SAN FRANCISCO (AP) — A judge on Wednesday upheld San Francisco's ban on gun magazines that can hold more than 10 bullets, the latest in long series of court rulings grappling with gun rights since the U.S. Supreme Court ruled in 2008 that gun ownership inside the home for self-defense purposes was a fundamental Constitutional right.
The National Rifle Association sought to strike down the ban, arguing that high-capacity magazines were covered by the Supreme Court's ruling.
U.S. District Court Judge William Alsup disagreed, ruling that the city's law doesn't hinder self-defense and promotes public safety.
San Francisco supervisors enacted the law in November in response to the Sandy Hook Elementary School shooting in Newton, Conn., in December 2012 that claimed 27 lives. The Sandy Hook gunman was armed with an assault weapon and several magazines each equipped to hold more than 10 bullets each.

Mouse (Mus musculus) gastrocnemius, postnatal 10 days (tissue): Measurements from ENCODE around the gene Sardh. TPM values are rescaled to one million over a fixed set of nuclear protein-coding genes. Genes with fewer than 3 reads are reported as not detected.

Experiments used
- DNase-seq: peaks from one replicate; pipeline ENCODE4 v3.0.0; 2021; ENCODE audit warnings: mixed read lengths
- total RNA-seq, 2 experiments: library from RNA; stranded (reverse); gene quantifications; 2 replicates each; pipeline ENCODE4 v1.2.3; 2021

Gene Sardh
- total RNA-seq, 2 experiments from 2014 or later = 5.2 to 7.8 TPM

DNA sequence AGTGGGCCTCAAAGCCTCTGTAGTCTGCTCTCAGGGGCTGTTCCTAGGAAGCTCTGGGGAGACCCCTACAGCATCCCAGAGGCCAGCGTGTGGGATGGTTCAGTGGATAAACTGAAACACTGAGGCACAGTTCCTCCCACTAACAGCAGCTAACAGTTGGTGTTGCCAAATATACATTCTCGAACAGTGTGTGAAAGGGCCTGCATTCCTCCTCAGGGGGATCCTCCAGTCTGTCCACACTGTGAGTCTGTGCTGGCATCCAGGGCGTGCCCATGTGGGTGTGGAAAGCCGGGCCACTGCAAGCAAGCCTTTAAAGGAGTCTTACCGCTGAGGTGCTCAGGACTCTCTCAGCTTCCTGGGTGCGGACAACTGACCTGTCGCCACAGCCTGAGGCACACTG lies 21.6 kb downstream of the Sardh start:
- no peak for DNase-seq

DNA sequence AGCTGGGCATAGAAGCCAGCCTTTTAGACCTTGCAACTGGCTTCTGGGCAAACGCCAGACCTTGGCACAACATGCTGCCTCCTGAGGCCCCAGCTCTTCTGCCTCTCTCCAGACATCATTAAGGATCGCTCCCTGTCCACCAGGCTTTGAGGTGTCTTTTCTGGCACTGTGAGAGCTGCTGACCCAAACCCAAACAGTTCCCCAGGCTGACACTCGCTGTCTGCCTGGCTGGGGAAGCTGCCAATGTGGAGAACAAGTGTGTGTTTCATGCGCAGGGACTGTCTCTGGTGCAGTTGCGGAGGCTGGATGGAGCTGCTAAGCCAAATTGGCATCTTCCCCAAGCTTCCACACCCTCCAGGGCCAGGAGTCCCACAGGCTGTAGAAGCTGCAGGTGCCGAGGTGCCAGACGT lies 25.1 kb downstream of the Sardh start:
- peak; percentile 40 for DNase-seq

Several other cities and states enacted similar bans on magazines equipped to carry more than 10 bullets. Alsup, in refusing the National Rifle Association's demand to stop the San Francisco ban from going into effect on April 7, noted that four other courts across the country upheld similar bans in Washington, D.C., Maryland, Connecticut and New York.
The ruling Wednesday comes a week after the 9th U.S. Circuit Court of Appeals struck down California's requirements for concealed-weapon permits that went beyond a desire for self-defense.
Alsup said the San Francisco ban didn't hinder self-defense because gun owners are free to own multiple gun magazines that can hold 10 bullets or fewer. The judge said that court testimony showed "that the average number of shots fired in self-defense is 2.2 rounds."
Unless an appeals court intervenes, owners of high-capacity magazines will have to surrender them to police by April 7 or store them out of state.
Chuck Michel, a lawyer for the NRA, didn't immediately return a telephone call for comment.